As a result, 52% of Americans now believe that China poses the main threat to their country, and only 14% give this questionable leadership to Russia. Moreover, Moscow could well fall from second to third place because North Korea is already right behind it (12%).

“With Trump gone, Russia’s role in the U.S. internal political struggle has been drastically reduced. While Russia was the main weapon in the hands of Trump’s opponents during his presidency, it is far less frequently used now. Russia is being viewed as a foreign policy challenge and a second rival to the U.S., therefore it is perceived more accurately by the public now,” Suslov explained. Furthermore, the Biden administration even wants to weaken its anti-Russian agenda since it prevents the White House from reaching an agreement with Germany and Russia, whether it is on Ukraine or arms control.

If we regard the situation from the standpoint of Russia’s interests, and not of certain Russian politicians who like the country’s status as a major threat to the U.S., it is more likely to be optimistic. It would undoubtedly be better if the U.S. paid less attention to Moscow, trying to consolidate the American public and Western society on anti-Russian sentiments.

On the other hand, the Russian Federation is still an enemy. “The fact that most of the U.S. elites do not see Russia as threat number one does not mean that Russia is not perceived as enemy number two on an ideological, geopolitical and military basis. Thus the U.S. establishment is not predisposed to make concessions to Moscow. They want to continue the confrontation with the Kremlin without escalating it to the point where it affects American interests or strengthens the Russian-Chinese military and technological partnership,” Suslov said.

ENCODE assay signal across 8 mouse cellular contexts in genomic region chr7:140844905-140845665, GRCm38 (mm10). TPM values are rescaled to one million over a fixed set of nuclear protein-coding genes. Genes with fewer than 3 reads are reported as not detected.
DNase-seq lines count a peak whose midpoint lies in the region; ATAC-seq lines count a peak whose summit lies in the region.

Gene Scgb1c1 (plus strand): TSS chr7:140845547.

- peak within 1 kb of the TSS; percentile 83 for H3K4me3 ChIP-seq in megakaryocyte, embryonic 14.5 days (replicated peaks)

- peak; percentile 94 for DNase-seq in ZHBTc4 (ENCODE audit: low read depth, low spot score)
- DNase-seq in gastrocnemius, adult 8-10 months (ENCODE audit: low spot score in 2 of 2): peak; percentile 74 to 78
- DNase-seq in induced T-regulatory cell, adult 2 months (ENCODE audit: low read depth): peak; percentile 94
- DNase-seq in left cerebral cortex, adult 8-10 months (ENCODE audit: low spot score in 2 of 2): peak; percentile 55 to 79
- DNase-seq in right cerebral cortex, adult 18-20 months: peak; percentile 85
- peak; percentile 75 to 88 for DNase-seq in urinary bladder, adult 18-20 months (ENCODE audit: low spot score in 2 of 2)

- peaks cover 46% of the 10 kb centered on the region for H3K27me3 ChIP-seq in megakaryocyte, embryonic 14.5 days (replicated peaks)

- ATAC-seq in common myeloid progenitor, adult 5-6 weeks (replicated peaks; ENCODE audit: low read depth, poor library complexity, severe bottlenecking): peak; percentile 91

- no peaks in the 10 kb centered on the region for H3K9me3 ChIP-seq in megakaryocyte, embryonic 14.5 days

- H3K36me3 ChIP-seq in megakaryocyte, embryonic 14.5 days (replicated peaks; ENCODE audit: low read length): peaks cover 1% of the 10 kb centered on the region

According to some reports, this might be a window of opportunity for Vladimir Putin and Biden to hold a new round of negotiations that are expected to take place in the first week of December. Fortunately, neither president is in an echo chamber environment, and both are well aware of what is really going on in the world.

The author is an associate professor of the Financial University under the government of the Russian Federation.

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About Aleksandr Gopp 20 Articles
He is an EFL teacher and a freelance translator. He holds an MA in 19th Century Russian History. He lives in Suzdal, one of the oldest towns in Russia. He loves traveling, languages, ancient history, and mobile photography.